Sammy! is play in two acts about the irrepressible ‘Mahatma’ in Mohandas Karamchand Gandhi. Through a witty, lively debate between two actors, Sammy traces the development of the Father of our Nation from a young, naive man to the enlightened, shrewd person that he later becomes. The title is explained early on in the drama; the word Sammy (sami), along with Coolie, was used by white proponents of apartheid in South Africa to insult Indians. It stems from the word Swami, which means master or guru. In Gandhi’s own life he was said to have been plagued by his ‘inner voice’ which is given tangible form in the play where the realist, Mohan, and the idealist, Mahatma, are dramatised visually through two actors debating about him and their portrayal of him. The two voices never quite agree with each other and thus the action is driven on. This device enables us to understand the decisions that Gandhi took in life after battling them out in his mind, the arena of right and wrong.
Sammy! is the incredible story of Mahatma Gandhi. Led by a lively debate between Mohandas, the man, and the irrepressible Mahatma in him, the play highlights Gandhi’s relationships and how he changed everyone he touched. The play traces the transformation of the young Mohandas Karamchand Gandhi into a shrewd politician and finally a Mahatma, and recounts his story from his earliest days in South Africa to his final assassination.
In a nutshell, Partap Sharma’s Sammy! tells the story of Gandhiji’s life starting from South Africa to his death bringing to life different events in our fight for Independence. What is more, the play explores the conflicts between Mohandas Karamchand Gandhi and the Mahatma Gandhi, his inner self. The technique is not that new, but it is the way the playwright uses it and the way the two actors Ravi Dubey as the Mahatma and Joy Sengupta as Mohandas Karamchand Gandhi project it that makes all the difference.
The play is full of gems of wisdom taken mostly from Gandhiji’s writings and put into a discussion between the Mahatma and Mohan.The playwright has an interesting way of changing the scene to carry the play forward. Listen to Mahatma when he says, “If the good succeeds, God is good; if the evil succeeds, God is evil. So my concern is not God as God may turn out to be, but the Truth. Because truth is God.”
… .. “But how can an ordinary person like me tackle such a vast crowd?” asks Mohan. “Reach out to them, take away the blindfold and they will see…they called you Sammy,” without completing the sentence the Mahtama withdraws”.
To explain the meaning of the word “Sammy”, the title of the play, the scene dissolves into Mohan standing besides the Police Superintendent’s wife, Mrs. Alexander who, a few minutes earlier had saved him from the mob. Mohan asks her if the crowd knew what the word Sammy meant. “Yes, of course. Most of our indentured labour comes from India and most of their names end in Sammy, Ramasammy, Narayanasammy, and so on.” “The word is Swami”, Mohan corrects her. “But that is not important at a time like this,” says Mrs. Alexander. “But it is. Because it means master or teacher,” says Mohan turning to the men who are standing about watchfully and says, “Thank you, gentlemen. I shall endeavour to live up to that.” Indeed, a masterly way of explaining the title of the play.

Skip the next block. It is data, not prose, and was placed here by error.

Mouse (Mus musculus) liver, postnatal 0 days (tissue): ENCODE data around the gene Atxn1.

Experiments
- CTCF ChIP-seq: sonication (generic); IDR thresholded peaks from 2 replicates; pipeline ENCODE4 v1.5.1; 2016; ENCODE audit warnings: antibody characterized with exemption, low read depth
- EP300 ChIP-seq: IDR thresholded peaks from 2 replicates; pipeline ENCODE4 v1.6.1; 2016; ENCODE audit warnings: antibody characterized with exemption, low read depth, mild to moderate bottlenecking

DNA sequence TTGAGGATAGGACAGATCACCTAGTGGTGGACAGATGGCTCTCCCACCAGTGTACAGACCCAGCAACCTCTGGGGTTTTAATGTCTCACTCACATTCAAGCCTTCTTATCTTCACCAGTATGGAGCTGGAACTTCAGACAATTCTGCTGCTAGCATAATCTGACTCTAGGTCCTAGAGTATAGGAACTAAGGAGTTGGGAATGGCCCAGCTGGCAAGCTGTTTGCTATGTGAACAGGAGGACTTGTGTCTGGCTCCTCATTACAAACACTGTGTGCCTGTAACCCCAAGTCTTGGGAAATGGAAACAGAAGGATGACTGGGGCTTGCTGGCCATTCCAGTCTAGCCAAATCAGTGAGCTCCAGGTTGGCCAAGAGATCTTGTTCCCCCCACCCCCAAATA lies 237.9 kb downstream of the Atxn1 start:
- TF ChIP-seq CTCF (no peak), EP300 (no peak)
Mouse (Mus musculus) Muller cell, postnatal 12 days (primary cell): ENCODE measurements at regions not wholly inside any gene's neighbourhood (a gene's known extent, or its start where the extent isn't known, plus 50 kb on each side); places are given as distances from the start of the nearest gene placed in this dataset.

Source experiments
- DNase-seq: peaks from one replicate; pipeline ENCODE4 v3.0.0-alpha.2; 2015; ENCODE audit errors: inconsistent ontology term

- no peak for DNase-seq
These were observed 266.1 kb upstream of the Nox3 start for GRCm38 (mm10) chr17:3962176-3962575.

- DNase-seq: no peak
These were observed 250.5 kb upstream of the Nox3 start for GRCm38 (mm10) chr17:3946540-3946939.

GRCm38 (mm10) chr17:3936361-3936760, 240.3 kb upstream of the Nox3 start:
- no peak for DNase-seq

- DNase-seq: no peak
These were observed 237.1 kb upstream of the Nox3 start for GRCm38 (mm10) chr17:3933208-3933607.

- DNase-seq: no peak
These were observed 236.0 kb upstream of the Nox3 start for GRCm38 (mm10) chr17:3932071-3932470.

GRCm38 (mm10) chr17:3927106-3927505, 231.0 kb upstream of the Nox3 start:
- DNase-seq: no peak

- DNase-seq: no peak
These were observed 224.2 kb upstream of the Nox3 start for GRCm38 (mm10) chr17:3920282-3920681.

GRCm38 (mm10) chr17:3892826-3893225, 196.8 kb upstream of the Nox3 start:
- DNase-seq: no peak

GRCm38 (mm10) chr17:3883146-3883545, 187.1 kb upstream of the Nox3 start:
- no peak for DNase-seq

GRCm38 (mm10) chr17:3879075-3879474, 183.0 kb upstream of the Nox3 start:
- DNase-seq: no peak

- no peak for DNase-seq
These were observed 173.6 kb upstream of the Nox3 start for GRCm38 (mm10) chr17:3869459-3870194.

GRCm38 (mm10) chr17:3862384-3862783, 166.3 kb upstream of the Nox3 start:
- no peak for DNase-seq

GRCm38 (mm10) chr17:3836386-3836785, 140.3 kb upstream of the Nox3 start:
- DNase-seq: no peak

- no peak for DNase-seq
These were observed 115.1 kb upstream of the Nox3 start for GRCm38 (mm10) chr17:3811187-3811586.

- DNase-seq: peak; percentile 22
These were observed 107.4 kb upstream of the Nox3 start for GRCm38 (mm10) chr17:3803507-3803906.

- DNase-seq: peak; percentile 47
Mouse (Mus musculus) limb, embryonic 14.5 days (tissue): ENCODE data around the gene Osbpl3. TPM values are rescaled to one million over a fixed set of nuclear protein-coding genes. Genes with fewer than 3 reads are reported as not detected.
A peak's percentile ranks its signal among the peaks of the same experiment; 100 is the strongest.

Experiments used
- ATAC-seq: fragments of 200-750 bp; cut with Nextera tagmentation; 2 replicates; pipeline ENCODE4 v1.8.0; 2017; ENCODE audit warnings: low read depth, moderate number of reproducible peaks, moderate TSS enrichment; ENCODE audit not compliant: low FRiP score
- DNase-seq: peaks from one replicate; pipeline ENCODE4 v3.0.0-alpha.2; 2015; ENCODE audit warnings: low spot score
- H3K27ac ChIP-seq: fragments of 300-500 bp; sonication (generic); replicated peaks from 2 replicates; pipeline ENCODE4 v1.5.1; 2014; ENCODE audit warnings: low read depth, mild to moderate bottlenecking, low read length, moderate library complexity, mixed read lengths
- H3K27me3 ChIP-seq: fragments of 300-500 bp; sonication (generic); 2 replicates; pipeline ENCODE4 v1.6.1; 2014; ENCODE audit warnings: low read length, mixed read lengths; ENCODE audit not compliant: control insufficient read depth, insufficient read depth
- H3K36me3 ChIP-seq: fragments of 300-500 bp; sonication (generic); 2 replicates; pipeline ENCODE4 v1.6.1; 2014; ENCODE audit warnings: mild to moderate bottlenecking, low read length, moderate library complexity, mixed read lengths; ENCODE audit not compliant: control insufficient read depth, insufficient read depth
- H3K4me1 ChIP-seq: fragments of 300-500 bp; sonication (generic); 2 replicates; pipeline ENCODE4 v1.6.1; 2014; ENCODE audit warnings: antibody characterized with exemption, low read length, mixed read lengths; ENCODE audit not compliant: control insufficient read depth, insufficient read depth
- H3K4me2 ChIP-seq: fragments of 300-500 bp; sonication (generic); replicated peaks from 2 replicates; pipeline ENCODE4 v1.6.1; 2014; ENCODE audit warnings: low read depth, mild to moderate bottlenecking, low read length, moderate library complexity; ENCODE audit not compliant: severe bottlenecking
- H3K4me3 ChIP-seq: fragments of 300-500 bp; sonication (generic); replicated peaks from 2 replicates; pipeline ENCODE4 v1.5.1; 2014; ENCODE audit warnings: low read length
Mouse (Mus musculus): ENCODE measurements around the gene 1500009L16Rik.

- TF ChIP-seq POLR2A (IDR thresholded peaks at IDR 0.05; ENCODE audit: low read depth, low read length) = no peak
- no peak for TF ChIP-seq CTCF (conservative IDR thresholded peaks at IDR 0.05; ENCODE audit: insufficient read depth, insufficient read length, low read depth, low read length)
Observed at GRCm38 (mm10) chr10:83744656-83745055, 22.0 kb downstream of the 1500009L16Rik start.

As we go along we have some most touching scenes between Mohan and his wife Kasturba, and we learn something of his philosophy when he talks of his vow of celibacy. We are also told of his line of action against the government’s decision requiring Indians to carry permits and how Kasturba was drawn into the movement.
Back at home in India the play touches upon some of the most important milestones in our struggle for independence like the Champaran agitation, the Dandi March, the massacre in Jalianwala Bagh, and the charkha as a weapon to fight the British. The pros and cons of the movement itself are discussed between the Mahatma (the inner voice) and Mohan.
As we reach towards the end, the playwright discusses in depth the role of different leaders like Jinnah, Nehru and Gandhiji on the one hand, and the Viceroy and his advisors like Glancy on the other. In short the play is a kaleidoscopic presentation of our freedom movement with Gandhiji’s philosophy thrown in.
Sammy! is a play about the irrepressible ‘Mahatma’ in Gandhi, the Inner Voice he could not ignore. This intricately crafted play portrays Gandhi’s journey from a tongue-tied lawyer to a shrewd politician and finally the Mahatma (Great Soul). Set against the dramatic background of India’s struggle for freedom, this outstanding play surprises our expectation at every turn of the story. Full of humour and style, the play makes past events seem like present gossip and the audience is transported deeper within themselves.
Partap Sharma’s play brings alive Gandhi’s philosophy, pragmatism, and sense of humour. It unwinds Gandhi’s concepts and his techniques for non-violent struggle. The play is captivating as we realise that Gandhi’s struggle has no enemy, no arms, no hate nor revenge, but only the inner strength of millions of ordinary men, women and children.
Commenting on the play, Sharma said: “Gandhi needed no introduction to the millions. He was a man of the multitudes. But it was interesting to examine what provoked him to become what he did. It took me twenty years of intermittent research and writing to put together “Sammy! The word that broke an Empire”. Judging by the response of audiences and actors, the play works, and that is important to me.”